TRPA imposes hiatus on buoy, piers and boat ramp applications
The Tahoe Regional Planning Agency has imposed a 90-day operational hiatus on applications relating to buoys, piers and boat ramps less than a week after a federal judge ordered the bi-state agency to reconsider its rules regarding the structures.
“The hiatus will allow staff to sort out the legal and operational implications of the court ruling,” said TRPA Spokeswoman Julie Regan.
During 90-day hiatus – enacted at Wednesday’s governing board meeting at the North Tahoe Events Center – lakefront property owners cannot file applications to bring existing buoys into conformance with the agency’s ordinances that were updated in October 2008.
Last week U.S. District Court Senior Judge Lawrence Karlton ruled in favor of the League to Save Lake Tahoe and the Tahoe Sierra Club’s challenge to the shorezone amendments, which would have allowed 1,862 new mooring buoys and the construction of 128 private piers, 10 public piers, six new boat ramps and 235 boat slips on Lake Tahoe.
The conservation groups filed a lawsuit challenging the amendments in November 2008, a month after the governing board approved amendments.
In the 66-page ruling, Karlton said several provisions in the approved amendments were “arbitrary and capricious.” The judge also said TRPA failed to provide enough detail as to how the new shorezone program would help the agency attain environmental goals, also know as thresholds.
Governing board member Mara Bresnick said the direction board gave to staff, following six hours of closed session deliberation on Wednesday, has two components.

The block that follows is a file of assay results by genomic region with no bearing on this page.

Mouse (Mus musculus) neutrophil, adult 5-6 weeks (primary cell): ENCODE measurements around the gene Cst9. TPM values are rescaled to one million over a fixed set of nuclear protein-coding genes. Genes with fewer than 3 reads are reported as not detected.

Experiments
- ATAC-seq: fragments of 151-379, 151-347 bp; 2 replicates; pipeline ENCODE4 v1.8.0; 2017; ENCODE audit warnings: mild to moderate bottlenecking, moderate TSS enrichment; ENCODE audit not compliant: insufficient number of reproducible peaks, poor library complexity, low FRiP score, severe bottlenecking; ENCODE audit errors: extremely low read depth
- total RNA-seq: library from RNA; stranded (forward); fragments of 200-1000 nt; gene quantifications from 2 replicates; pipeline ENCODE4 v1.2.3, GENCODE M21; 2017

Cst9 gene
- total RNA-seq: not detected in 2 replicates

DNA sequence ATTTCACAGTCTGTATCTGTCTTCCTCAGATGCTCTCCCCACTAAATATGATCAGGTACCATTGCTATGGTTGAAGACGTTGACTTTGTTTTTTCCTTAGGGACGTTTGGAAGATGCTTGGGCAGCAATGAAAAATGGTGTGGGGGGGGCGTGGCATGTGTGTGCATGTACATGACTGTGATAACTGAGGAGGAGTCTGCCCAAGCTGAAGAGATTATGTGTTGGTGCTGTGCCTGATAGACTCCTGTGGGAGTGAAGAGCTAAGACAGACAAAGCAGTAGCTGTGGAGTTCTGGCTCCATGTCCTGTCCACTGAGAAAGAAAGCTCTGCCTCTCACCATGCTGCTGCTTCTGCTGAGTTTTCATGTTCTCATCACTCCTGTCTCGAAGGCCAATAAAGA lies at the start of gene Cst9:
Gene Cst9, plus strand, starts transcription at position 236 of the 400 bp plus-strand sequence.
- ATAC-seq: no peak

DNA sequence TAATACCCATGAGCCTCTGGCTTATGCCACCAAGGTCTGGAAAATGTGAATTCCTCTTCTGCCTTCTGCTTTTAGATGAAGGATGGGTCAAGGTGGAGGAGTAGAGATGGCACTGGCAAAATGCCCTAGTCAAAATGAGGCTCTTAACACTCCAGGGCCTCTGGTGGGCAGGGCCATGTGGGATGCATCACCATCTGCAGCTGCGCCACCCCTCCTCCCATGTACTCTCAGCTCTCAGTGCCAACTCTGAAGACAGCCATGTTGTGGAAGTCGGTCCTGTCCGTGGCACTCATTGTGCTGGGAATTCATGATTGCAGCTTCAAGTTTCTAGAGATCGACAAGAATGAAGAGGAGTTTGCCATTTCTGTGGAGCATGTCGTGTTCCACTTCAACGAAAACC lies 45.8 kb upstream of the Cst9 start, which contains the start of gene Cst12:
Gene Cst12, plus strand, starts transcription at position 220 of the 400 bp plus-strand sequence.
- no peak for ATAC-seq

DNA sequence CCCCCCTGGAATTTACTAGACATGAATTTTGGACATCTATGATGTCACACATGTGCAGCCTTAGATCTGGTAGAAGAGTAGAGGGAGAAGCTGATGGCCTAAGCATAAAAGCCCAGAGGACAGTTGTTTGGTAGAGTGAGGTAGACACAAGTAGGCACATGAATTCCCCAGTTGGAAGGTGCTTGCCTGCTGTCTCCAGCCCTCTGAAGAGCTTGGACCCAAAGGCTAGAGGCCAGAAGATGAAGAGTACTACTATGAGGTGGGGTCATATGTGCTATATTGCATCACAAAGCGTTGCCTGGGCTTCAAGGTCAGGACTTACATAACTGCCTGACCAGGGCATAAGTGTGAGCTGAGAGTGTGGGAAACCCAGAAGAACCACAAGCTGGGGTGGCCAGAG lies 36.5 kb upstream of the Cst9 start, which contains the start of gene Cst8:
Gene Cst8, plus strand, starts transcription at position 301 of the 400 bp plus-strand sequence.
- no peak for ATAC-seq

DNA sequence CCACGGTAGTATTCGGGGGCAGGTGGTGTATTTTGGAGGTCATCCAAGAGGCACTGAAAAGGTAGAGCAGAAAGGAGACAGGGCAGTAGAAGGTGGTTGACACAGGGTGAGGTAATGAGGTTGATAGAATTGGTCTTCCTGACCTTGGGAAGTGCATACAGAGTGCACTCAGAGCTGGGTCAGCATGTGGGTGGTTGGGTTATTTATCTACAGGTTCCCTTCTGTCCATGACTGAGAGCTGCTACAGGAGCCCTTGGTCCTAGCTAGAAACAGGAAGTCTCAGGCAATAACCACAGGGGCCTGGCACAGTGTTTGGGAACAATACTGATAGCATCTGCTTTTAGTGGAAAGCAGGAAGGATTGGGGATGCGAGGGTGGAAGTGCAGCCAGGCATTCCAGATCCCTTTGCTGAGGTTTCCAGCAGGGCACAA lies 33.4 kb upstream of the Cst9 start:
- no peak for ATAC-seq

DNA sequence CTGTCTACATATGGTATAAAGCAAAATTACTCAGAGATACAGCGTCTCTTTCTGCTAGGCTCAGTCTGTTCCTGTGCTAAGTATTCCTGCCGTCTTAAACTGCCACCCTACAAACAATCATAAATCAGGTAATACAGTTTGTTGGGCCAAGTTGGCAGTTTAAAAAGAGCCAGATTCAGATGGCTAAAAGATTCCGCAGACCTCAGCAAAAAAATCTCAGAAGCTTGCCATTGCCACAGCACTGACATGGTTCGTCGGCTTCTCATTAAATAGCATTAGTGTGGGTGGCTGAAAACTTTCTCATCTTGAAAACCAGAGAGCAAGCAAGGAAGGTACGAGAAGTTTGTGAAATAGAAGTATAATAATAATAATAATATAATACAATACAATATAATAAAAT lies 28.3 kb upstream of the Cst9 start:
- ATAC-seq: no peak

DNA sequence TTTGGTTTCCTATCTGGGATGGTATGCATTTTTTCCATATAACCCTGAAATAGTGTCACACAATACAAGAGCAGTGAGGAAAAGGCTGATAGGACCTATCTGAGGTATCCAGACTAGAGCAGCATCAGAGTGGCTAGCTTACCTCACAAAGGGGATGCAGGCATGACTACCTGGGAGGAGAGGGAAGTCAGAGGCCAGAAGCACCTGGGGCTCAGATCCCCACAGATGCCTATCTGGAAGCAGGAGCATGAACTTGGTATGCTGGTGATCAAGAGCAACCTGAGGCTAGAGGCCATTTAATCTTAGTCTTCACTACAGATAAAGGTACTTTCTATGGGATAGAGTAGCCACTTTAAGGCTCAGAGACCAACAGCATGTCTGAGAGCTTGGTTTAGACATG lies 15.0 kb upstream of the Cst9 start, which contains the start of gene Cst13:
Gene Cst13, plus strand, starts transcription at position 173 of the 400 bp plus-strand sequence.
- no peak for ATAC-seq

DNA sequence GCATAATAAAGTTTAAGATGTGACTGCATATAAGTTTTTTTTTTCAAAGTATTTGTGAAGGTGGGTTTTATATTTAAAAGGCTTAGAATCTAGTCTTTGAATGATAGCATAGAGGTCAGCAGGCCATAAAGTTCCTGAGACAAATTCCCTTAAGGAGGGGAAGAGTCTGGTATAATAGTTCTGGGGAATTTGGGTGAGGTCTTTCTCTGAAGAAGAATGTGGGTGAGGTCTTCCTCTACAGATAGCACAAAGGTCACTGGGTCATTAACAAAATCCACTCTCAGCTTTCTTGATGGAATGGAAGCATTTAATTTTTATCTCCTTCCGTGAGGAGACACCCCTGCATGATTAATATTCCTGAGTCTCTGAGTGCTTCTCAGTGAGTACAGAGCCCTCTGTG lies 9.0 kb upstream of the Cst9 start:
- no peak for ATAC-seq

“The internal staff will begin evaluating the ramifications of the court ruling on operations,” she said. “The other component is the legal side, where the legal committee and the legal team will consider the legal options available to the agency.”
Those options include an appeal of Karlton’s order, or a motion to amend or clarify the order, Bresnick said. TRPA will have 30 days from Sept. 16 – the date the ruling was issued – to file an appeal, according to Jill Rozier with TRPA’s legal team.
Tahoe Lakefront Owners Association Executive Director Jan Brisco – who represents homeowners attempting to place mooring buoys in the lake near their properties – said the hiatus is unsurprising.
“The TRPA has given themselves a cushion of time sufficient for analyzing all the available options,” Brisco said. “As one of the largest stakeholders in this matter, we will be there every step of the way and offer any help we can.”